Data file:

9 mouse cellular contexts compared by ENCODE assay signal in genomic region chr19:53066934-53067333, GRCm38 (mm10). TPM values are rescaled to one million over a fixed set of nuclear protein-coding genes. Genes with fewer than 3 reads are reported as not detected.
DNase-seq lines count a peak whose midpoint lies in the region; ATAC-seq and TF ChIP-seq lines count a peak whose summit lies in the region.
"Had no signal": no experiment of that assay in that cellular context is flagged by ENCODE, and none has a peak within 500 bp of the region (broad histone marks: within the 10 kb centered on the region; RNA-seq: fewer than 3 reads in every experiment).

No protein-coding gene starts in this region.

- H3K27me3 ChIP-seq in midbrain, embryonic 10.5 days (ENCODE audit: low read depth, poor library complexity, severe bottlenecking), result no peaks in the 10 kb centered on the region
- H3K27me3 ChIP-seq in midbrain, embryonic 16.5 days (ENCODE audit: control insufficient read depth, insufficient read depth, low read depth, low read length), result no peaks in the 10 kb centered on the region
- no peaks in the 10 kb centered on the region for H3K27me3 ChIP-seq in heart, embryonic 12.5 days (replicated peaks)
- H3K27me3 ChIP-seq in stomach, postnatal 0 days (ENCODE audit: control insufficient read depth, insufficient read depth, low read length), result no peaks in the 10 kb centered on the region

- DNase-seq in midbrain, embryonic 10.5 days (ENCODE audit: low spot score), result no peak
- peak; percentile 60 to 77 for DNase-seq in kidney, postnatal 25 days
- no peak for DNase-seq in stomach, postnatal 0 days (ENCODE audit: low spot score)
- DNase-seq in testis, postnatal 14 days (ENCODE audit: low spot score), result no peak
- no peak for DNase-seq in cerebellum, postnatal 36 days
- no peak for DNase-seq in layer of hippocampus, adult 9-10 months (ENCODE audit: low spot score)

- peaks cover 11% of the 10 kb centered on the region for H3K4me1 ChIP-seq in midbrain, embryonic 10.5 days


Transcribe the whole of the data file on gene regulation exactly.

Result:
9 mouse cellular contexts compared by ENCODE assay signal in genomic region chr19:53066934-53067333, GRCm38 (mm10). TPM values are rescaled to one million over a fixed set of nuclear protein-coding genes. Genes with fewer than 3 reads are reported as not detected.
DNase-seq lines count a peak whose midpoint lies in the region; ATAC-seq and TF ChIP-seq lines count a peak whose summit lies in the region.
"Had no signal": no experiment of that assay in that cellular context is flagged by ENCODE, and none has a peak within 500 bp of the region (broad histone marks: within the 10 kb centered on the region; RNA-seq: fewer than 3 reads in every experiment).

No protein-coding gene starts in this region.

- H3K27me3 ChIP-seq in midbrain, embryonic 10.5 days (ENCODE audit: low read depth, poor library complexity, severe bottlenecking), result no peaks in the 10 kb centered on the region
- H3K27me3 ChIP-seq in midbrain, embryonic 16.5 days (ENCODE audit: control insufficient read depth, insufficient read depth, low read depth, low read length), result no peaks in the 10 kb centered on the region
- no peaks in the 10 kb centered on the region for H3K27me3 ChIP-seq in heart, embryonic 12.5 days (replicated peaks)
- H3K27me3 ChIP-seq in stomach, postnatal 0 days (ENCODE audit: control insufficient read depth, insufficient read depth, low read length), result no peaks in the 10 kb centered on the region

- DNase-seq in midbrain, embryonic 10.5 days (ENCODE audit: low spot score), result no peak
- peak; percentile 60 to 77 for DNase-seq in kidney, postnatal 25 days
- no peak for DNase-seq in stomach, postnatal 0 days (ENCODE audit: low spot score)
- DNase-seq in testis, postnatal 14 days (ENCODE audit: low spot score), result no peak
- no peak for DNase-seq in cerebellum, postnatal 36 days
- no peak for DNase-seq in layer of hippocampus, adult 9-10 months (ENCODE audit: low spot score)

- peaks cover 11% of the 10 kb centered on the region for H3K4me1 ChIP-seq in midbrain, embryonic 10.5 days